So I re-ran the test using a different tool, The Android WLAN test app called FRITZ!App WLAN — a goofy name, but a great (and free) app. Here’s what this tool revealed:
|5GHz Band Speed Test (using FRITZ!App WLAN)|
|Location||Linksys WRT 1900 ACS (Mbit/s)||Portal (Mbit/s)|
The second test shows that both routers do similarly well when you stand right next to them. Step further away, and the Linksys has trouble maintaining its throughput. In fact, in every tested location, the FRITZ! app indicated that the Linksys was transmitting at a lower -dB level than the Portal.
It’s clear from these numbers that the Portal outperforms the WRT 1900 ACS in every location in the house. While there’s no way for this test to definitively show the Fastlanes feature is responsible for the Portal’s performance, it’s clear that the router is much quicker than the Linksys we pitted it against.
Some features are missing, for now
The web interface for the Portal is as simple and minimal as the router itself. You won’t find dark backgrounds, unnecessary graphics for buttons, or heavy branding — just a clean, well-organized menu on the left and the detail screens on the right, all presented on a white background with an easy to read font.We really liked the way the Portal offers a small countdown timer indicating how long you’ll need to wait after performing configuration changes, all of which happened in 30 seconds or less. A full reboot only took 60 seconds.
Router geeks are going to appreciate that the firmware is based on OpenWRT.
Our test router was finalized hardware, but the Portal’s software is still undergoing heavy development. Ignition Design Labs has several commonly available features coming in future updates, but we weren’t able to test them. These include parental controls, guest network set-up and control, quality-of-service support, VPN support, and a dual firewall (SPI & NAT). These features should arrive at a later date, but for now, you’ll have to get by without them.
Router geeks are going to appreciate the Portal (beyond its impressive Wi-Fi performance) because its firmware is based on OpenWRT, the open source router firmware that has found a loyal following amongst those who like to really get under the hood and mess around.
The Portal is a high performance router that looks good enough to place anywhere, yet it also offers more performance and sheer smarts than any other consumer Wi-Fi router near its price. Some may object to its lack of USB 3.0 or eSATA ports, but if this was the trade-off Ignition Design Labs needed to make to bring the price of amazing Wi-Fi under $200, we’d say it was well worth it.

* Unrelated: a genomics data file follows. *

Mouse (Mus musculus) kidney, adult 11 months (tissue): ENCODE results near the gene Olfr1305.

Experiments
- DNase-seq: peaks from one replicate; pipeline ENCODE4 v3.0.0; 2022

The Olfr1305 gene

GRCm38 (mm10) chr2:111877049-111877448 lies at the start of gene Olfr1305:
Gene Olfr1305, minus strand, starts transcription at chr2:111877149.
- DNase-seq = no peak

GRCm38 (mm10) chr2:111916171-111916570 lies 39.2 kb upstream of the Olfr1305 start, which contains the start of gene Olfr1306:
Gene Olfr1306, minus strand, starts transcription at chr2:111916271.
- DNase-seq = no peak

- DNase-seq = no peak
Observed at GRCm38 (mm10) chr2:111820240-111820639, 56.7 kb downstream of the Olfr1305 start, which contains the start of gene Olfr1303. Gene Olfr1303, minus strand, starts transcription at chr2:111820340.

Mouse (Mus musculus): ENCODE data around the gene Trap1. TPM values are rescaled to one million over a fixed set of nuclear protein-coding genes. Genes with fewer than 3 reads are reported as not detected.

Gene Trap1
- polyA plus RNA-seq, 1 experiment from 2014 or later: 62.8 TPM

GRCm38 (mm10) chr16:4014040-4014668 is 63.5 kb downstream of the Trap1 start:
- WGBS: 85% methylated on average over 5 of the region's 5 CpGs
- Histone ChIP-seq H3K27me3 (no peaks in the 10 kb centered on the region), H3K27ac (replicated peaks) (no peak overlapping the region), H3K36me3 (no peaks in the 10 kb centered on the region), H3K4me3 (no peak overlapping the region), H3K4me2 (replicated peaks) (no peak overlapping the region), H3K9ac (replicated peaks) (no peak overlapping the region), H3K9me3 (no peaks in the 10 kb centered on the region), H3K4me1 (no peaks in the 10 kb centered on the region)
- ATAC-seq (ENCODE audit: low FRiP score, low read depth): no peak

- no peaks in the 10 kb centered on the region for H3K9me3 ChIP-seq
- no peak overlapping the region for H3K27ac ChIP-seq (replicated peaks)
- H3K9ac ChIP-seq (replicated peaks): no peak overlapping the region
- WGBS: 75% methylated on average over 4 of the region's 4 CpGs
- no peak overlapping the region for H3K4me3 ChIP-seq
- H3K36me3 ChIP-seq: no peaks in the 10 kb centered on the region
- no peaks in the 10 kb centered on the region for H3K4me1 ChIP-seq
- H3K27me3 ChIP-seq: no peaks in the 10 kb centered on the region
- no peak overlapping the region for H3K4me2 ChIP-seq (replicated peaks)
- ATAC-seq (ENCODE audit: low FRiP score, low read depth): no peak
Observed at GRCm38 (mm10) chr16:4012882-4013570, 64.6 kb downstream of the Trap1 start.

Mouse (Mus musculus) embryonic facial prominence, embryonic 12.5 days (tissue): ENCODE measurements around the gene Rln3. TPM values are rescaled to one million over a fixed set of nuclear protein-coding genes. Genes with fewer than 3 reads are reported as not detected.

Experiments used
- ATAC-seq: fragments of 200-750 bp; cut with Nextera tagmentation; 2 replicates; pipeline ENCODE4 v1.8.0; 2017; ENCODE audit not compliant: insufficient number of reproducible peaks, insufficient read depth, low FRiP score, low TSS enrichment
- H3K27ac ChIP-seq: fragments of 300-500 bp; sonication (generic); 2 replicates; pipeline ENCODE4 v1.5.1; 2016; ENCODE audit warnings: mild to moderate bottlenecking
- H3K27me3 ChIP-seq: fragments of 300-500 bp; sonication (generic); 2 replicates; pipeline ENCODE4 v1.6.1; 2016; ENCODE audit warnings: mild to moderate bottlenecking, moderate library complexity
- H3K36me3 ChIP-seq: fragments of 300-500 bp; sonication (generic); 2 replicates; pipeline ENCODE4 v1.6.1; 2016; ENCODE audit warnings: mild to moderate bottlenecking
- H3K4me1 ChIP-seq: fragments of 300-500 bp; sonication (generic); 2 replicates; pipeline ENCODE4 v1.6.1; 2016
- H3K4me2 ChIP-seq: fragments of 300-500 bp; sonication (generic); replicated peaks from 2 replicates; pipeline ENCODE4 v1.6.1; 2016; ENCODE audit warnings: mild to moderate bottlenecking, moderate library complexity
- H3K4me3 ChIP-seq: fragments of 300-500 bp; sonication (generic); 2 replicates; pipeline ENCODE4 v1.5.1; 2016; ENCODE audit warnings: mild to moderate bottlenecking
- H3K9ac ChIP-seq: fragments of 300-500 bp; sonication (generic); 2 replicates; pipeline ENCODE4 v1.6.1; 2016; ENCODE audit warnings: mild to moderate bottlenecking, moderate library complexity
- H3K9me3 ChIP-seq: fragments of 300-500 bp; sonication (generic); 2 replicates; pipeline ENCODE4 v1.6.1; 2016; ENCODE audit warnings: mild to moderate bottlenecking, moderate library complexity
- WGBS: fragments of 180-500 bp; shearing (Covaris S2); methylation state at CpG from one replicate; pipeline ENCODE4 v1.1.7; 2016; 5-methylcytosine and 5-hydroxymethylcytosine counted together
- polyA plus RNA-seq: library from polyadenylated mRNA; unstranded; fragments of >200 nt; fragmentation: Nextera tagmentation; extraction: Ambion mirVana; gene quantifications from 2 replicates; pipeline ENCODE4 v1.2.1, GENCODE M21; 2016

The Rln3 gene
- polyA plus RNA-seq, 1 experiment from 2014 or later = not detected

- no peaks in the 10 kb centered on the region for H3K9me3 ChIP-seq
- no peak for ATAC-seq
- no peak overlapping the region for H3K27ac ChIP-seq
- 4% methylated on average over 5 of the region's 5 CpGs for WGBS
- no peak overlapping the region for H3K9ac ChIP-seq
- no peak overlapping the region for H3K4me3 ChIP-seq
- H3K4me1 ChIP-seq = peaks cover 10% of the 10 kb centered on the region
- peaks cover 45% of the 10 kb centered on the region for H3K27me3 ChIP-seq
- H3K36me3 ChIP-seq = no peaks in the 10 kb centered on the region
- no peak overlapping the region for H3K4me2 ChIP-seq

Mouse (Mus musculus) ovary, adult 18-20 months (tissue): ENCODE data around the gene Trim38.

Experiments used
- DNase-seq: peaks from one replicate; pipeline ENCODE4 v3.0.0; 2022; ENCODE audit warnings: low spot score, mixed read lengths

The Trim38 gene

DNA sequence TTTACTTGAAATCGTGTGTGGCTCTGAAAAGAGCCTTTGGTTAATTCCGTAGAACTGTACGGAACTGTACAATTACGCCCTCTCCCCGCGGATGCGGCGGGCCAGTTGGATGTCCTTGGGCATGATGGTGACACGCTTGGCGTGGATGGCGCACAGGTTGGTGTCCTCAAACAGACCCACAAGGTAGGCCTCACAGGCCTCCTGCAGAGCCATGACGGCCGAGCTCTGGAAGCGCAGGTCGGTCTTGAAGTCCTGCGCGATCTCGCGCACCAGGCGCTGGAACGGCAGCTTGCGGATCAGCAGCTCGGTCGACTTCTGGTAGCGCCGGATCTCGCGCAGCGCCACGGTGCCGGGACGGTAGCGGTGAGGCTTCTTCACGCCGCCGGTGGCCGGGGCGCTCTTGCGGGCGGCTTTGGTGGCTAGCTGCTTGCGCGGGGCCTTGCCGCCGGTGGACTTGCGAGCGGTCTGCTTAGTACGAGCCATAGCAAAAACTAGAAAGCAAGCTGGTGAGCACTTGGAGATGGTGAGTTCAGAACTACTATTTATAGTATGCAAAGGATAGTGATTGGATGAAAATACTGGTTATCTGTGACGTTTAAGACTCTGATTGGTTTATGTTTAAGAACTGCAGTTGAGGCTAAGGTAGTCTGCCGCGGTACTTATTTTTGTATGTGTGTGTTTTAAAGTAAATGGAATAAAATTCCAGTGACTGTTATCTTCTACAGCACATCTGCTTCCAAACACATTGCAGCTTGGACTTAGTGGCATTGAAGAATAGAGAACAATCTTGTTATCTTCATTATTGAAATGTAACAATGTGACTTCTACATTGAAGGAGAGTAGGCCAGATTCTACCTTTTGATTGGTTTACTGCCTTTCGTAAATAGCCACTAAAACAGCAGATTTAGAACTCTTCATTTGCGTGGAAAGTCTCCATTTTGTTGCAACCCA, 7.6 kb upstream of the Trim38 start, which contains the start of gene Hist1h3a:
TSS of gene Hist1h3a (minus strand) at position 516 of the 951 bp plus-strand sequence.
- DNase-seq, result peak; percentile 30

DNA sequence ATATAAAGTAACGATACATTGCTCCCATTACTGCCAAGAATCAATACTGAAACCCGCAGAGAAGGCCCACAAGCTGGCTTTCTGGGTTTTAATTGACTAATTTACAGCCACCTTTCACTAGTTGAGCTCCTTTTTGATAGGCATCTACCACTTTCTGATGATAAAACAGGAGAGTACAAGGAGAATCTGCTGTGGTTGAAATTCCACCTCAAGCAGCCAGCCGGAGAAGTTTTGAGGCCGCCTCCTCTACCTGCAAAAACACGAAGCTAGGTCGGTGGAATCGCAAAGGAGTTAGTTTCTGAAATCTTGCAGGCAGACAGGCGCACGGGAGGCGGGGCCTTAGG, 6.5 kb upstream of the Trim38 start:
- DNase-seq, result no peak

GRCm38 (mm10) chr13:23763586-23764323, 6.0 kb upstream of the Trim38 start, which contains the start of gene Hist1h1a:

Is there a better alternative?
Our tests did not reveal if the performance we measured could be solely attributed to the Portal’s exclusive Fast Lane feature, or simply because it packs state-of-the-art antennas and radios, but there’s no doubt that it’s fast — especially for 5GHz devices.
Potential alternatives include Google’s OnHub, the Eero home Wi-Fi system, and conventional routers like the Linksys WRT 1900 ACS. However, our testing shows the Portal outperforms these competitors.
How long will it last?
Wi-Fi as a technology has been changing rapidly ever since it hit the consumer market, with new speed, reliability and security standards appearing every year, and there’s no reason to expect this pace will let up anytime soon.
Still, Ignition Labs has expressed a strong desire to keep issuing software updates for the Portal in addition to actively fostering an open source community around the product. Buyers will likely be able to extend the lifespan of their Portals longer than routers that receive no such support.
Should you buy it?
If you live in a densely populated urban area where competing Wi-Fi signals can number in the dozens or more, we think the Portal should be your top consideration for a new router. At $199, it’s a very good value for an AC 2400 Wi-Fi router. And with its proprietary DFS technology, it becomes hard to beat at any price.
The Portal is still early in its lifespan, and it originates from a Kickstarter product. There are some common features, like a USB port and parental controls, that it simply doesn’t have at this time. However, it does support OpenWRT. These traits will be deal-breakers, or deal-makers, for some readers.
If you don’t mind its few omissions, though, the Portal is an excellent router. It’s a rare example of a device that appeals equally to the average user and hardcore geeks, and its performance is impressive.